A week after he first took the stand to recount his son's death, John Travolta was back testifying in the Bahamas this morning.
This time around, rather than focusing on the emotional morning he discovered 16-year-old son Jett unconscious, Travolta talked the specifics of the purported plot targeting him and wife Kelly Preston.
The star said that once he was tipped off by one of his employees, Ronald Zupancic, that former senator Pleasant Bridgewater and ambulance driver Tarino Lightbourne were trying to extort $25 million from his mourning family, he immediately consulted with his lawyer, Michael McDermott.
While he was never directly approached by Bridgewater or Lightbourne, Travolta said he learned that unless he handed over hush money, the duo threatened to go public with information "imply[ing] that the death of my son was intentional and I was culpable in some way."
"[Zupancic] was upset. He said that there was a threat and a demand of money that Mr. McDermott, my attorney, had alerted him to with a release paper that I had signed in the Bahamas.
"I spoke to my attorney, and he needed to investigate the matter. I gave him permission to go to the authorities based on the information he gave me."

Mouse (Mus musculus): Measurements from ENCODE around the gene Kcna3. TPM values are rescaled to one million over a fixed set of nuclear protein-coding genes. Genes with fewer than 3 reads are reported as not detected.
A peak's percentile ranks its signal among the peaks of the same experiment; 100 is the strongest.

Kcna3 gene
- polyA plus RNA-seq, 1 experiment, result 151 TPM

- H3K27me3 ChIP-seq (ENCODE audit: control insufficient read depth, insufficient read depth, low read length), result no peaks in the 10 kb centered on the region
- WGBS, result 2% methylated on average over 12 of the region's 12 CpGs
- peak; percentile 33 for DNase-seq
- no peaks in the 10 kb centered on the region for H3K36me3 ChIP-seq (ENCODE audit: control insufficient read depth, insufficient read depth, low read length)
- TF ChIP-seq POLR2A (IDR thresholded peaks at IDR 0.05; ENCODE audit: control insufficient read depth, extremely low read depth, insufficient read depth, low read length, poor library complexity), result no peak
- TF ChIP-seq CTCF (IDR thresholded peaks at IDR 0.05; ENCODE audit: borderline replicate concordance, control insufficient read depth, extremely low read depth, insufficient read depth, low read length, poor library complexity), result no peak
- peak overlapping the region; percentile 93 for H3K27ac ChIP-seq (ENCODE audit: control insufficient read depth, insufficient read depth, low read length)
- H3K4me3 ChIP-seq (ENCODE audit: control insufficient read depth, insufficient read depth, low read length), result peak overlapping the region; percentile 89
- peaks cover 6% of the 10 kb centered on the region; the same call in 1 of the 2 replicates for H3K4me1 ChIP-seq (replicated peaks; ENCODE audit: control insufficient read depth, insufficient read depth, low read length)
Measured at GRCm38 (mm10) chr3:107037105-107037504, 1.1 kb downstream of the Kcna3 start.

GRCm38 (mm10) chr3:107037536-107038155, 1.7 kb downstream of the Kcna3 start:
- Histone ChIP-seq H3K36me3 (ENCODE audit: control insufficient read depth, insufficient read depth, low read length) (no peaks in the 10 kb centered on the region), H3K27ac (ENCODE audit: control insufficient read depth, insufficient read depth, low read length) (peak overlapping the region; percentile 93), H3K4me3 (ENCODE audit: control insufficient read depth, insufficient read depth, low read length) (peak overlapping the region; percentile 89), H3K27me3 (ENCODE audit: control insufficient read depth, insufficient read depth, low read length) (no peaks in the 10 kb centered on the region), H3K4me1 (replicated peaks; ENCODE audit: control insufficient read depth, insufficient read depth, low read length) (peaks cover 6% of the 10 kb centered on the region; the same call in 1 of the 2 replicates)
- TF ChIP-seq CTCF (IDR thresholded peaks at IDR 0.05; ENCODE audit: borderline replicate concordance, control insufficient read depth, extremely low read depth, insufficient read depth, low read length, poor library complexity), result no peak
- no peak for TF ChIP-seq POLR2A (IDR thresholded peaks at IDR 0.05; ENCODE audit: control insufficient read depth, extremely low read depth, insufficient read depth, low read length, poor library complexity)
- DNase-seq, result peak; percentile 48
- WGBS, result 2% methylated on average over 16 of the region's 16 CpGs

Yesterday, another of Travolta's attorneys, Allyson Maynard-Gibson, took the stand, claiming Bridgewater approached her in the days after Jett's death with copies of documents—ambulance dispatch reports and the now infamous refusal to transport form—which somehow may have been used to suggest negligence on Travolta's behalf.
"If [the demands] were not met, then certain stories connected to that document would be sold to the press," Travolta said today.
Maynard-Gibson said the defendant duo expected the star to pay for the documents as "he would not want his name tarnished in [the] media."
Specifically, she said the papers—which, Lightbourne told her, "could belong to Travolta or it could belong to the world"—would show Travolta initially wanted his son flown to a Florida hospital rather than be taken to a local facility. She said the driver had been in contact with "a lady from the U.S. media who said it might be beneficial to him if he could show that Travolta was negligent."
During his testimony last week, Travolta confirmed that he signed a document releasing the ambulance company from liability in his son's care but that, given the circumstances, he didn't exactly go over it with a fine-tooth comb.
"I received a liability of release document," he said. "I signed it. I did not read it. Time was of the essence."
(Originally published on Sept. 30, 2009 at 9:30 a.m. PT)
Catch up on the Travoltas' hard-fought journey.